There are some out there (usually politicians) who like to maintain the Neandertal stereotype of your typical firefighter: A big lovable guy with an ax who is willing to break down your door and rush in to save everyone from a fire, but not too bright. Essentially big kids who never grew out of their love for big shiny trucks and flashing red lights. (Ok so maybe the shiny truck part may be true)…
They do this because it is advantageous for them come contract time. If they portray us as ignorant grunts without much on the ball it’s easier to pay us less. Politicians and bureaucrats like to look down on firefighters because we are fiercely blue-collar, working types who are more comfortable AT the bar then BEFORE the bar. They usually underestimate us at their peril.
The truth of the matter is much different from what they would like everyone to believe. As this video shows not only is firefighting highly dangerous, but it is also highly technical. It’s just that the kind of education we need and get has historically not been given in a college setting. More and more that changes every year. Now there are many college programs that specialize in emergency services. Degree programs in fields like Fire Science, Emergency Management, and Public Safety are now featured in many colleges. These programs are formalizing the lessons firefighters have learned over hundreds of years of responding to emergencies.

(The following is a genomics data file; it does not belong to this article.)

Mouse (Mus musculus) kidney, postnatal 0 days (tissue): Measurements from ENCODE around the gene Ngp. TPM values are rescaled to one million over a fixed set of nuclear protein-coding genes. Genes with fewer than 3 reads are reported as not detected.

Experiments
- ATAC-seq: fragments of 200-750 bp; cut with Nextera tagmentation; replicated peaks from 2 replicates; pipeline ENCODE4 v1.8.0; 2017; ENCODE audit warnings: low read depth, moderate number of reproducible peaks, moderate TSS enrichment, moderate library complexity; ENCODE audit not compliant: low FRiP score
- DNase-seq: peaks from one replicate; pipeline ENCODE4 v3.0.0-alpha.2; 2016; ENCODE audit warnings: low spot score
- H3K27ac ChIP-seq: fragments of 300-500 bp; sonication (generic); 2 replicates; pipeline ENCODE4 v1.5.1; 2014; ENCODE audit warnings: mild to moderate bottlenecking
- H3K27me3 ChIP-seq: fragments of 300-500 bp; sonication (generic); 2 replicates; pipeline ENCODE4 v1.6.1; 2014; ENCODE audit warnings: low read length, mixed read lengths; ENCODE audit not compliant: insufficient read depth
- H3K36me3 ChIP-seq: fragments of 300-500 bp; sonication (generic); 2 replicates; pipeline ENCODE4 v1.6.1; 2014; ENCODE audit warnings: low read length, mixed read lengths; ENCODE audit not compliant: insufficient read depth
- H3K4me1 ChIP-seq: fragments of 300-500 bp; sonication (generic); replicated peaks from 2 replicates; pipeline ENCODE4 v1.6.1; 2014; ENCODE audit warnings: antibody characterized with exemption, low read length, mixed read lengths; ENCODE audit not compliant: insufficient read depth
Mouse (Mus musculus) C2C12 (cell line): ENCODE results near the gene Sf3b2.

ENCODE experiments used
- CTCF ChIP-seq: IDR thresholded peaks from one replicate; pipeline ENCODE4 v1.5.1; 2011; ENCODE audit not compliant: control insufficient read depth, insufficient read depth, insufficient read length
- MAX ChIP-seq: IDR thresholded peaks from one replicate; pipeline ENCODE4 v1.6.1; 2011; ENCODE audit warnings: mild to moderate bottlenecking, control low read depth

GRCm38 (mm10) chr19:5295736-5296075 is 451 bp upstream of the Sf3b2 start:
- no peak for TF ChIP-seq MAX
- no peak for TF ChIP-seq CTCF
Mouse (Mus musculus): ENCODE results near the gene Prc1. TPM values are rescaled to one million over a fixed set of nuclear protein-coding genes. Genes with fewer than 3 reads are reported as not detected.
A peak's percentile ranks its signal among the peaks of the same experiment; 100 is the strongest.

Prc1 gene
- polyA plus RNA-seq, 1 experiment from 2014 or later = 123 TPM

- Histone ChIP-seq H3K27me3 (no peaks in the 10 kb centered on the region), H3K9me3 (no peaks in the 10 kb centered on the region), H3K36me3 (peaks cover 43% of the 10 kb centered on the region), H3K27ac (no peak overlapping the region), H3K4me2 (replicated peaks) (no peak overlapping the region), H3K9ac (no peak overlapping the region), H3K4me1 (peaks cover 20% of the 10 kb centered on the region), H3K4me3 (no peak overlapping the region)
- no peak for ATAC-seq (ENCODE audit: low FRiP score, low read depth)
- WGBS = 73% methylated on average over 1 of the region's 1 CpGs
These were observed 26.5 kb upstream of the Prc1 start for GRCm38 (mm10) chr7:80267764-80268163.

But for the most part our training takes place on dusty parking lots, vacant buildings or behind the station. Our classroom is the firehouse kitchen table or the apparatus bay. That’s where older veterans teach the newer rookies lessons learned the hard way and how best to use the tools of the trade and yes that includes an ax. More and more of our people are opting to get college degrees if they don’t already have them especially officers. Leading people who are so willing and capable of extraordinary things requires professionalism and dedication.
Our society and infrastructure get more complicated and are ever-changing year after year. We have to stay on top of these changes or risk our safety and that of the general public. For firefighters that is simply not an option.